Jack and Jill (song)


Jack and Jill (song)

Jack and Jill is a classic nursery rhyme of the English speaking world. The origin of the rhyme is obscure and there are several theories that attempt to interpret the lyrics. The rhyme is known to date back to at least the eighteenth century. The song is sometimes titled Jack and Gill, particularly in early versions.

Lyrics

There are several variants of Jack and Jill (many of them parodies), all sharing the same first rhyme::Jack and Jill went up the hill:To fetch a pail of water. :Jack fell down and broke his crown,:And Jill came tumbling after.

The second verse of the rhyme is less commonly performed::Up Jack got and home did trot:As fast as he could caper;:And went to bed and covered his head:In vinegar and brown paper.

There is also an alternative to the third and fourth and fifth lines of this second verse:http://eclipse.rutgers.edu/goose/rhymes/jill/vv.aspx Lists alternate verses and printed references for these] :Then up Jack got and home did trot:As fast as he could caper;:To Old Dame Dob who patched his nob:With vinegar and brown paper.

There is an even rarer third verse, as follows::When Jill came in how she did grin:To see Jack's paper plaster;:Mother vexed, did whip her next,:For causing Jack's disaster.

And a fourth::Now Jack did laugh and Jill did cry:But her tears did soon abate;:Then Jill did say that they should play:At see-saw across the gate.

Origin and interpretation

The origin of the rhyme is obscure and therefore theories as to origin abound. The earliest publication of the lyrics was in the 1760s [Cullinan, B and Person, D.G. "The Continuum Encyclopedia of Children's Literature " (Continuum, 2003) pg 561] in John Newbery's "Mother Goose's Melody". [http://library.ox.ac.uk/ The Bodleian Library holds an American edition from 1785.] As a result of inclusion in this compilation of English nursery rhymes, Jack and Jill are considered part of the canon of "Mother Goose" characters. As is common with nursery rhyme exegesis, complicated metaphors are often said to exist within the lyrics of Jack and Jill. Although these theories of meaning appear to make perfect sense it does not follow that they are in fact the original meaning of the song. ["The Oxford Dictionary of Nursery Rhymes" by Opie & Opie (OUP, 1997) debunks many misheld nursery rhyme origin stories] This is corroborated by the fact that the Newbery publication predates some of the common origin stories. These include:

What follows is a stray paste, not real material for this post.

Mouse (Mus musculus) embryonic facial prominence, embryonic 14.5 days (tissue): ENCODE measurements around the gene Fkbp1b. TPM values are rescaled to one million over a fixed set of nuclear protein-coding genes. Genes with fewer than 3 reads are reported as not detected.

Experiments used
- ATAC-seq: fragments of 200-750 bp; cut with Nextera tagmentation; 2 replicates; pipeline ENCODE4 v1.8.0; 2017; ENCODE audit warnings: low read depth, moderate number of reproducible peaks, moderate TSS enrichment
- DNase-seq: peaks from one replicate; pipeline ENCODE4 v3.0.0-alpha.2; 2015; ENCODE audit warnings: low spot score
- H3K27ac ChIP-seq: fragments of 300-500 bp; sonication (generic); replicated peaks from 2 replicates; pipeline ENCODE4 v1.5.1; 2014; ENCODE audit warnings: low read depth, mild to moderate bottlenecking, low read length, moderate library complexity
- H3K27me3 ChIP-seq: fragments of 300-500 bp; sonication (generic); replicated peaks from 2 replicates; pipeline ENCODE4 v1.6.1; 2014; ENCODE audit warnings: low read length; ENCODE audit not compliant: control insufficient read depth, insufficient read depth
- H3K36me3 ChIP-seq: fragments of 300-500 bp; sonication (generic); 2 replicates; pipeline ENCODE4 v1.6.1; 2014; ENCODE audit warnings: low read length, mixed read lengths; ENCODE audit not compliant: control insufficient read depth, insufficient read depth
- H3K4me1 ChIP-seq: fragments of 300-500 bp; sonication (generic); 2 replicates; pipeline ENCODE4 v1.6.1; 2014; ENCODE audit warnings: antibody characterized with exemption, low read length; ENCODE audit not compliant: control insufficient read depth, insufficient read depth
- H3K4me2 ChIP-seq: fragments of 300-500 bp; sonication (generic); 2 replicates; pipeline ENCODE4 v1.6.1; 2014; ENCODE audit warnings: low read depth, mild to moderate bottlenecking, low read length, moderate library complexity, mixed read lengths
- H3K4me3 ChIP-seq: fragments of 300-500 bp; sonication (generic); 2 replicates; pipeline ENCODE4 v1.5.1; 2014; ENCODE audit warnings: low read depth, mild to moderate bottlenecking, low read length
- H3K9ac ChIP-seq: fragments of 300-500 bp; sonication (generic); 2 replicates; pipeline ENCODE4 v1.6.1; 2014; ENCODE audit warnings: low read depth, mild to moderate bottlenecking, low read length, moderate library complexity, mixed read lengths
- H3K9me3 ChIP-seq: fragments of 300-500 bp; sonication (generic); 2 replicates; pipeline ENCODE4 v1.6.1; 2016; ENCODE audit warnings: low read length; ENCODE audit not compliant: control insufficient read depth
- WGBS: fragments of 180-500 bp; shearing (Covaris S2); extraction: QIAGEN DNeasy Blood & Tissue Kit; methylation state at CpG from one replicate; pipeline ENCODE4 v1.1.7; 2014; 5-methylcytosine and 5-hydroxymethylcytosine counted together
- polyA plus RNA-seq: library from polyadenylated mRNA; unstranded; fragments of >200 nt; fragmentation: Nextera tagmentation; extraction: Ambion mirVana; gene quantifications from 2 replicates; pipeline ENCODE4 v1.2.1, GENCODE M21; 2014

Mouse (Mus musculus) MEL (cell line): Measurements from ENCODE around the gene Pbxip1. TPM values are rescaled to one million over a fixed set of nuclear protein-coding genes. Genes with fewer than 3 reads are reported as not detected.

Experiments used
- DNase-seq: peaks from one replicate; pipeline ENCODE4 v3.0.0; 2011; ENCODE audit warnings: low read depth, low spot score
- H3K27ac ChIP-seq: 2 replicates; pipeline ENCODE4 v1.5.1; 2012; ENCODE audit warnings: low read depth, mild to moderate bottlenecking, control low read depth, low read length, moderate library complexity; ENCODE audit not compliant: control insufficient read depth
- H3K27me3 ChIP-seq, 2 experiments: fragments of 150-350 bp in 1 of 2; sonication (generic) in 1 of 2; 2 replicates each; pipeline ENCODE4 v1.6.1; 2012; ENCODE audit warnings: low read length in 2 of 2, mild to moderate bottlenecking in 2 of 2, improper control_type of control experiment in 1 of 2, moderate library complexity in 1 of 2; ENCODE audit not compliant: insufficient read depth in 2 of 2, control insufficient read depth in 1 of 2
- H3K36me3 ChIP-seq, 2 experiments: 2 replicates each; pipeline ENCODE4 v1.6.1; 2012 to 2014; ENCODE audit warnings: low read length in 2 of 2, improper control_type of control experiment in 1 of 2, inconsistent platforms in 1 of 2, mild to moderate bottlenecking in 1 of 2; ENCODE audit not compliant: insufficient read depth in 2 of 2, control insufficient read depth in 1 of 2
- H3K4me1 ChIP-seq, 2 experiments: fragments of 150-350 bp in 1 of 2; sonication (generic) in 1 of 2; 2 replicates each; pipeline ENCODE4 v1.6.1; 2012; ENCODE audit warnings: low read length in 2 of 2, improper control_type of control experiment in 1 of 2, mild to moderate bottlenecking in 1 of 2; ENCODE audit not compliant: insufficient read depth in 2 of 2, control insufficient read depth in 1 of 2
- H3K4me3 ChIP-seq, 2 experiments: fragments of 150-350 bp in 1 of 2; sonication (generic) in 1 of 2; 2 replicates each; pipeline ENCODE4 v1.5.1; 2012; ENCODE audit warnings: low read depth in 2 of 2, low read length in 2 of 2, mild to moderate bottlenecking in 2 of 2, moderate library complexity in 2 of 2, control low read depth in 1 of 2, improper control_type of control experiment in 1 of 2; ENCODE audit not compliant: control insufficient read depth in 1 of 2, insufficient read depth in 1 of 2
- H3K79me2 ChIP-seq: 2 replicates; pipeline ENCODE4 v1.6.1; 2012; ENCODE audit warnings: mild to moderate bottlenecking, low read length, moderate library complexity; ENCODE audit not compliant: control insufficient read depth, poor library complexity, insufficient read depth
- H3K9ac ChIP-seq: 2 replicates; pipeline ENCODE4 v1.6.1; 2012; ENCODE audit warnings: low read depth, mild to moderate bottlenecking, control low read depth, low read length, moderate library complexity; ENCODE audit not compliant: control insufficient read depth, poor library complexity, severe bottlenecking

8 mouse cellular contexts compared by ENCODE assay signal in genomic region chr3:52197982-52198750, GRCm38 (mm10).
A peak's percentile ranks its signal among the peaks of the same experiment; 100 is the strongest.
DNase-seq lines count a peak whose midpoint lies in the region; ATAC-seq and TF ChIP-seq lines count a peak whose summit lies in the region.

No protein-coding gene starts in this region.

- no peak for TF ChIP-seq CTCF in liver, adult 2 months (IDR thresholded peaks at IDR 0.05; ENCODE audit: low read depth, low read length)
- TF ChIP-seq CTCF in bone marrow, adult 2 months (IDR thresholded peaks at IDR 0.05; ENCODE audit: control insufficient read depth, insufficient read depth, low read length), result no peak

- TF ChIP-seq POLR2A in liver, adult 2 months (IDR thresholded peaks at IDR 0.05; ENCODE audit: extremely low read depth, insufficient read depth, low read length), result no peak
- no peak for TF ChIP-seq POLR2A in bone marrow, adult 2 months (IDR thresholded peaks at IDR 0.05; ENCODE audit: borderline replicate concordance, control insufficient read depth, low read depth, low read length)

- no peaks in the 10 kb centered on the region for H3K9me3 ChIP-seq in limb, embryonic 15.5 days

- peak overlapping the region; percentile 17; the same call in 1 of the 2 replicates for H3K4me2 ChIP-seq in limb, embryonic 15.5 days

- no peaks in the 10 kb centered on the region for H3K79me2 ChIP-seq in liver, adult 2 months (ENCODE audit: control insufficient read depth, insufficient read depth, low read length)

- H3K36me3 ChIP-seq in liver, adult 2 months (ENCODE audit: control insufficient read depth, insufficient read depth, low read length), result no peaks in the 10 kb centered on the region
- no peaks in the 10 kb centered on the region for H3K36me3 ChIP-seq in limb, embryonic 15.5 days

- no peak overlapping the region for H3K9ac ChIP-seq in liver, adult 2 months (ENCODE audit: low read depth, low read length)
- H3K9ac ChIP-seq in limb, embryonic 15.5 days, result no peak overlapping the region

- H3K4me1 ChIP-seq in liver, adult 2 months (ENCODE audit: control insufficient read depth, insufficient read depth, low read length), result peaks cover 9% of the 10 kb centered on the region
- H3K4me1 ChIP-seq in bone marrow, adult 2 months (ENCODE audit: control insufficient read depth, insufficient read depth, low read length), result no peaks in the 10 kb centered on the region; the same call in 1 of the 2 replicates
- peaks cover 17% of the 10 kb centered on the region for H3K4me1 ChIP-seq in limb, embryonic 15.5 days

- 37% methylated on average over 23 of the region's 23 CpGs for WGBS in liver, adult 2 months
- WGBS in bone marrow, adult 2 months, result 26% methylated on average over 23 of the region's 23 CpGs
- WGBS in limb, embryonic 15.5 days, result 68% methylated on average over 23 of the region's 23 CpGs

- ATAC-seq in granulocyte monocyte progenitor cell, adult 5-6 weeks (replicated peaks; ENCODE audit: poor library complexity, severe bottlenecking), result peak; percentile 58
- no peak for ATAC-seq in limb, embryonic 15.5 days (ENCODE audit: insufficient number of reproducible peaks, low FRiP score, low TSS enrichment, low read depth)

*In Norse mythology, Hjúki and Bil, a brother and sister (respectively) who, according to the 13th century Prose Edda book "Gylfaginning" written by Icelandic historian Snorri Sturluson, were taken up from the earth by the moon (personified as the god Máni) as they were fetching water from the well called Byrgir, bearing on their shoulders the cask called Saegr and the pole called Simul. Many tales and figures from the Prose Edda date from a much earlier date, recorded from Skaldic poetry that was transmitted orally, much of which related to stories rooted in the Germanic paganism of the Germanic peoples.
*The village of Kilmersdon in Somerset has a long tradition of association with the nursery rhyme and the hill featured in the rhyme is said to be one near this village. It has been suggested that the surname Gilson originated in this area and could have been derived from 'son of Jill'.
*Jack is the 15th or 16th century Cardinal Wolsey and Gill is Bishop Tarbes who attempted to arrange the marriage of Mary Tudor to the French king. Their failure to negotiate this peace with France led to tax raises and thus the Jack and Jill protest song. [http://hcl.chass.ncsu.edu/garson/ps201/ch14.htm Brief summary of this theory]